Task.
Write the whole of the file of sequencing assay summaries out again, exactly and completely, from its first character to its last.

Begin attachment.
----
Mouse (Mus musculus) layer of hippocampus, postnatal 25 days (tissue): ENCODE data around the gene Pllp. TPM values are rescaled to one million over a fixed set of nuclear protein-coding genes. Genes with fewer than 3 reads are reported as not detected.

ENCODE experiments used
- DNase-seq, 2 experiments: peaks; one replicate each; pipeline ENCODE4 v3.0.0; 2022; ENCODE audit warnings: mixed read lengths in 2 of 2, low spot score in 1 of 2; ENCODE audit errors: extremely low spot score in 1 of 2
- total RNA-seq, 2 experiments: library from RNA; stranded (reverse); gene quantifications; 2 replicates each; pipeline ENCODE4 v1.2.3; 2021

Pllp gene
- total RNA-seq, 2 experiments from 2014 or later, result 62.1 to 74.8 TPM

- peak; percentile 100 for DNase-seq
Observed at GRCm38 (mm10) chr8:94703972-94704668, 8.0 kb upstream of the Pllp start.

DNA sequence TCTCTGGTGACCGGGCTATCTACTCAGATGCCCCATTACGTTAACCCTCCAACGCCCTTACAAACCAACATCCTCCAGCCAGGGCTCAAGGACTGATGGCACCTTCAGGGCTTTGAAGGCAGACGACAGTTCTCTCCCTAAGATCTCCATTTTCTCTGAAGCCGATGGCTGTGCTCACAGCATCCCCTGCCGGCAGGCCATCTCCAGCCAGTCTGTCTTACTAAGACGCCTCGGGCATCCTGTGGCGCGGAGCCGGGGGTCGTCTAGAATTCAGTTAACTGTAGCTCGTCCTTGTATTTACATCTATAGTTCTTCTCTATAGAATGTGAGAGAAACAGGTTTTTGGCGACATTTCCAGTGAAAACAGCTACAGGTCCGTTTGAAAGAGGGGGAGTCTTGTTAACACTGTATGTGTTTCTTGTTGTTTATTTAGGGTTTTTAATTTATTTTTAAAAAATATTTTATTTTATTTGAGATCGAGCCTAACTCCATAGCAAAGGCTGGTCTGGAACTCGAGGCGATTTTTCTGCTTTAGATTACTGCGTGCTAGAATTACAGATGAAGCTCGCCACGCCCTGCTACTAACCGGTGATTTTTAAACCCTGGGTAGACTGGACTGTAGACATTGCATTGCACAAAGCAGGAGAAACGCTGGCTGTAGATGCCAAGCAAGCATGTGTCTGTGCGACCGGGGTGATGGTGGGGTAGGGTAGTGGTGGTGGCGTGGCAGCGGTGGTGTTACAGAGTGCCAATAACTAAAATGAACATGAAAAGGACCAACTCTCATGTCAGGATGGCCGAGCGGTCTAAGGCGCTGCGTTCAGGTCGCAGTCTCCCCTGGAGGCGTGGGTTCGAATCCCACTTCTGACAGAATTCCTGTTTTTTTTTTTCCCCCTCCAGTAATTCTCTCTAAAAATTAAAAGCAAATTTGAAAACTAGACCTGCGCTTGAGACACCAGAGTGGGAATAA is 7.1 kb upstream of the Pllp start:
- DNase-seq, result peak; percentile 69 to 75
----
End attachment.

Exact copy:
Mouse (Mus musculus) layer of hippocampus, postnatal 25 days (tissue): ENCODE data around the gene Pllp. TPM values are rescaled to one million over a fixed set of nuclear protein-coding genes. Genes with fewer than 3 reads are reported as not detected.

ENCODE experiments used
- DNase-seq, 2 experiments: peaks; one replicate each; pipeline ENCODE4 v3.0.0; 2022; ENCODE audit warnings: mixed read lengths in 2 of 2, low spot score in 1 of 2; ENCODE audit errors: extremely low spot score in 1 of 2
- total RNA-seq, 2 experiments: library from RNA; stranded (reverse); gene quantifications; 2 replicates each; pipeline ENCODE4 v1.2.3; 2021

Pllp gene
- total RNA-seq, 2 experiments from 2014 or later, result 62.1 to 74.8 TPM

- peak; percentile 100 for DNase-seq
Observed at GRCm38 (mm10) chr8:94703972-94704668, 8.0 kb upstream of the Pllp start.

DNA sequence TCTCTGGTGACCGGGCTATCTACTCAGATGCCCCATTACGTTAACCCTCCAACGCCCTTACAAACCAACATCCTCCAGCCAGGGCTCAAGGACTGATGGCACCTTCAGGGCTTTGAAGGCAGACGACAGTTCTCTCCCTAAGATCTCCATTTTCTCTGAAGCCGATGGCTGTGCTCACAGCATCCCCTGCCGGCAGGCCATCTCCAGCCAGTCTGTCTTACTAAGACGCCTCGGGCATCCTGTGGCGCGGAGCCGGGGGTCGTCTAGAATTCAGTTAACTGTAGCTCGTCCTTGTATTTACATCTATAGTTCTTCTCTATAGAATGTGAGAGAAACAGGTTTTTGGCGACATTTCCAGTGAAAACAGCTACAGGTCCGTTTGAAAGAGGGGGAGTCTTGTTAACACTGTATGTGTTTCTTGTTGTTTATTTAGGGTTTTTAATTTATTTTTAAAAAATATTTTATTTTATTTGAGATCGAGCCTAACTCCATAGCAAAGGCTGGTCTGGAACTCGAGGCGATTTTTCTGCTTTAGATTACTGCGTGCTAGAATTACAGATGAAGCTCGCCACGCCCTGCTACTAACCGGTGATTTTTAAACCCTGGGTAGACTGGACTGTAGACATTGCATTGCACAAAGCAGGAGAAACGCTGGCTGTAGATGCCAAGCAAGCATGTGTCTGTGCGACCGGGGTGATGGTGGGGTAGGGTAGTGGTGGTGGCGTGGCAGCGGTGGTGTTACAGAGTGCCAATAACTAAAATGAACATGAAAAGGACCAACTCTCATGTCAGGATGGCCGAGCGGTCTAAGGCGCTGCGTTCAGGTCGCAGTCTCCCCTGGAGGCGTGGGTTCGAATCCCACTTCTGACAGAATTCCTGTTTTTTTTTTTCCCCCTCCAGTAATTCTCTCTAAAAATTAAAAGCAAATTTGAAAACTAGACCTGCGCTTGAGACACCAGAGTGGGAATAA is 7.1 kb upstream of the Pllp start:
- DNase-seq, result peak; percentile 69 to 75